Morning Irony

On the first morning of the new school year, my mother asked me to accompany my brothers to their elementary school. She was not well and couldn’t do it herself.

I was happy she had asked because it would be a chance for me to see my brothers’ school—what the building looked like, what the playground was like and who their classmates were. My brothers studied hard at home and were among the best students in the entire school. I was eager to see where they spent their days learning.

It was early in the morning when we left the house that day, the weather cool. We walked, and I played with my brothers along the way. When we arrived at the school, I saw there were many boys already playing in the schoolyard. They were running and jumping and calling out to each other loudly. My bothers ran toward their friends and chimed in noisily with the other voices.

At the moment the bell rang, all the boys stopped playing and scattered toward their different classrooms.

I wanted to go inside too, so I headed toward the office to ask the school manager a question or two. When I entered the office, I saw a woman at the counter. She wore a tattered dress and was speaking to the manager who stood behind the tall counter.

As I neared, I could hear her plaintive voice. She was begging to register her child. “Please, Sir. Please,” she pleaded.

“I’m sorry. We can’t do that. You have not paid the fees for Afghans,” answered the man. He looked down at the woman’s hands.

“I don’t have the money,” she replied. “I have four children who need to study and no husband. Your fees are too much for me. I work in other people’s houses, but I don’t bring in even enough money to live.” She held her hands together and began to cry.

The manager stood there, quiet. I didn’t know what he was thinking, but I knew he felt sorry for her.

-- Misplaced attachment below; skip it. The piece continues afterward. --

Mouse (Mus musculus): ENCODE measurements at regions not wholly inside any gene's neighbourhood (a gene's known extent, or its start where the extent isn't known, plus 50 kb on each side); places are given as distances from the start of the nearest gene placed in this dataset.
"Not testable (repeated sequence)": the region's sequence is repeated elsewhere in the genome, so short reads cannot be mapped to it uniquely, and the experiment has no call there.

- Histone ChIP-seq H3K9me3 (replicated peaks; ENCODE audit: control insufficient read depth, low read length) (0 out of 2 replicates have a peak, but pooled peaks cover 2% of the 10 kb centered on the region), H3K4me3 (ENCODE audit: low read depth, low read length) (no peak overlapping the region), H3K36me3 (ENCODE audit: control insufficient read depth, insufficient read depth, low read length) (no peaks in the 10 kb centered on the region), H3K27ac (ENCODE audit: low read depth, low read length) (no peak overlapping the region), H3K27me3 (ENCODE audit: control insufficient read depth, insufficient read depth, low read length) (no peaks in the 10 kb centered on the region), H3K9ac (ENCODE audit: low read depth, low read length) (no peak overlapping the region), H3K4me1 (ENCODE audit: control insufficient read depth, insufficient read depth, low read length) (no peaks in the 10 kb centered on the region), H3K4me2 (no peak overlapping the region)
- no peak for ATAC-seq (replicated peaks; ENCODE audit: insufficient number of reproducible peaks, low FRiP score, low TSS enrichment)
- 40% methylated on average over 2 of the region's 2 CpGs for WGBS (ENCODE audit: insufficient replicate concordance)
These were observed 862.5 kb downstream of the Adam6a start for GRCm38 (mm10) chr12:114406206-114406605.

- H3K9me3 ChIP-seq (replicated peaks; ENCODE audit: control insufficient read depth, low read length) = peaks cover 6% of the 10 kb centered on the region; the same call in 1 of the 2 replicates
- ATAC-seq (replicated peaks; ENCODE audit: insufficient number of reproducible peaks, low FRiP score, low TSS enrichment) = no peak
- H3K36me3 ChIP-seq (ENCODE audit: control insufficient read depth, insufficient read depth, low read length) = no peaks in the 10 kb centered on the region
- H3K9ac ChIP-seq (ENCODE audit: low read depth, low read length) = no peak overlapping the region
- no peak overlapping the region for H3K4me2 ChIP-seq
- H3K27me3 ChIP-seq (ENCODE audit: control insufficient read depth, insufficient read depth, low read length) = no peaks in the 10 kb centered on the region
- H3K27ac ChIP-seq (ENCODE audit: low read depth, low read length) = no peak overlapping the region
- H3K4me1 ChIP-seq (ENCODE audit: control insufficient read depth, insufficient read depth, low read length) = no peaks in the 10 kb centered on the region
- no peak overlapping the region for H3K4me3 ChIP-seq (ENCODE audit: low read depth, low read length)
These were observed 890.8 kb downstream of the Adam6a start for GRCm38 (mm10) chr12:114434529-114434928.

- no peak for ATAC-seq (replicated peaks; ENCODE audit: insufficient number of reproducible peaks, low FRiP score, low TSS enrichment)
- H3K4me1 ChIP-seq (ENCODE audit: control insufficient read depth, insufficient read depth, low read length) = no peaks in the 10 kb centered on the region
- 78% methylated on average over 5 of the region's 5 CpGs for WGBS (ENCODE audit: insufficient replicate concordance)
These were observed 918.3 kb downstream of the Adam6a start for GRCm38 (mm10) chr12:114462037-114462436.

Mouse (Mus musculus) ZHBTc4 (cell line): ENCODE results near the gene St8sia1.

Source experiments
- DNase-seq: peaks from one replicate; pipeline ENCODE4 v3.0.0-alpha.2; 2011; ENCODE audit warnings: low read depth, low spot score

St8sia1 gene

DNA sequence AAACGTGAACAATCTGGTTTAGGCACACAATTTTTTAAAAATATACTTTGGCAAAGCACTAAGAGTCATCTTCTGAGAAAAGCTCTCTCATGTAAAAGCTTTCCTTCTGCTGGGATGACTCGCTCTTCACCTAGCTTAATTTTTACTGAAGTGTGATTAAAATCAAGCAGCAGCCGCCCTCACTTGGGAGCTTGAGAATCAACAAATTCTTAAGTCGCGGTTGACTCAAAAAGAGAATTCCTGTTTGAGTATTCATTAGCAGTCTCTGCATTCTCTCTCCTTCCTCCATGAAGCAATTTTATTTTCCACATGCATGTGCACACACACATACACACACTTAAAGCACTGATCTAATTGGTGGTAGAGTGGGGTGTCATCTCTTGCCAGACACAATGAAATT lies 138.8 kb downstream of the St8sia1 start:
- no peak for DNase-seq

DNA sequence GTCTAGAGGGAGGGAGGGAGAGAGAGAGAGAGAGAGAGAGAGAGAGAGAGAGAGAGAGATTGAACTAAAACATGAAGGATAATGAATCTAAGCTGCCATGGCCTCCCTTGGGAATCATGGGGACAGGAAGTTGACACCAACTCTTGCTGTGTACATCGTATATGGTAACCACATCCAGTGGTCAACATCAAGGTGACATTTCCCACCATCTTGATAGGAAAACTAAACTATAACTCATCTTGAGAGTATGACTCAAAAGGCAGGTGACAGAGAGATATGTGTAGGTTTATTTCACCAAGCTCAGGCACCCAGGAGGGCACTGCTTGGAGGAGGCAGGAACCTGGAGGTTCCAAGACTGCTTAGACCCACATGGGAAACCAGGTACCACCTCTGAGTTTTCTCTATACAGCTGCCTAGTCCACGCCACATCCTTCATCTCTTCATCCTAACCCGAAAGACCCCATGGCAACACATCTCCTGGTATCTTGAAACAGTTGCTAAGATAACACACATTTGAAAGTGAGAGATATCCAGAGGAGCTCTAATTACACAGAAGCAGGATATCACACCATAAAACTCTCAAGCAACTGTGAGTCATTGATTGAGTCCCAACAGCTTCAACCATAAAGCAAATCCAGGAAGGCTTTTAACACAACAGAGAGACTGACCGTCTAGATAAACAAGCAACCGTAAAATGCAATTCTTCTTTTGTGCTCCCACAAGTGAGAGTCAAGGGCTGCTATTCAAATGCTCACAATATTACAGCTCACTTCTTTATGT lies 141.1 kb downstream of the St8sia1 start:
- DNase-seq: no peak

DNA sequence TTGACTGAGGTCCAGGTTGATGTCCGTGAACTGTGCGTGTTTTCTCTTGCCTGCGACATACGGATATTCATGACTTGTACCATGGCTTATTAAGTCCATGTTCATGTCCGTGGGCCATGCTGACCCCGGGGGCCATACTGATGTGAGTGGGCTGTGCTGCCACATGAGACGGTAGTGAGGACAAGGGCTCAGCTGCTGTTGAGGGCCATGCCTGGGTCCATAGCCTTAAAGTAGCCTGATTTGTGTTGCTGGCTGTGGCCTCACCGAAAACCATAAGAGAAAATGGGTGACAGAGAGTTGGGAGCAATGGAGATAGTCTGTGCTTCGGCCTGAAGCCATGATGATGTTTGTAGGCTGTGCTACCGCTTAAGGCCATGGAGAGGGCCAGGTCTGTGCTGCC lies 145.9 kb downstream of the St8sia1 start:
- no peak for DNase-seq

The woman turned and left the office. So did I. I had forgotten what it was I had wanted to ask the manager.

On the far side of the yard, there was a chair. I walked toward it, sat down. I thought about the woman I had seen, imagined what she must have felt like, being unable to provide an education for her children. She had no money, no money to give her children a chance to go to school, this school. I couldn’t breathe.

After I had been sitting there for a while, three Iranian women came out of the office. They were speaking Farsi, and stood close enough for me to hear.

The tall woman said, “I’m going to send my child to another school.”

“Why?” asked the woman on her right.

“Because I saw some Afghan students among the children. I don’t want any of my son’s classmates to be Afghan.”

I took in a deep breath and smiled at the irony of the moment: two mothers with completely different perspectives. Here I had thought I was going to have one of the most special memories of my life, taking my brothers to school, but I was wrong. As I stood and walked out of the playground, I asked myself whether the government of Iran really, truly needed the money they were asking the Afghan families to pay.

By Zeinab


  1. Dear Zeinab,
    Thank you so very much for sharing your story. I live in the US and cannot imagine what it must be like to not have the freedom to go to school, nor to be a mom who doesnt have the money to send my children to school as other than private schools, getting an education is free and required by law. It is also astonishing to me that girls are shunned from attending, seen as less of a person, that would never happen here. I dont know how old you are, but whatever age you are, I think you are a very brave girl and it is amazing that you are so determined to attend school. I hope you write more stories, you are a great writer. Maybe you could write a book someday about your life which would give you many many opportunities. I hope at the very least you get the opportunity to go to school, and wish you the best of blessings and prosperity in all ways. I will be praying for you. Take Care.

  2. Tina Busch-Nema says:

    Dear Zeinab,

    Your story so touches my heart! Thank you for taking the time to share what you saw and how you felt! As a woman with all brothers I know a little bit about fighting for my voice to be heard. But the fight you have for your dreams, your desires to be heard is so much more than I will ever know.

    My sister, I hold your dreams and your struggle in my heart and maybe together with many other women holding you and the other women who desire freedom, who desire their voices to be heard, we will find a way.
    Do not give up!

  3. Shanon Edwards says:

    Dear Zeinab,

    It is always important for people in the world to be reminded that is some countries school is not free for all children to attend. I am grateful to you for telling this simple story and I like the contrast between the mothers that you highlighted.

    Shanon in Oregon, USA

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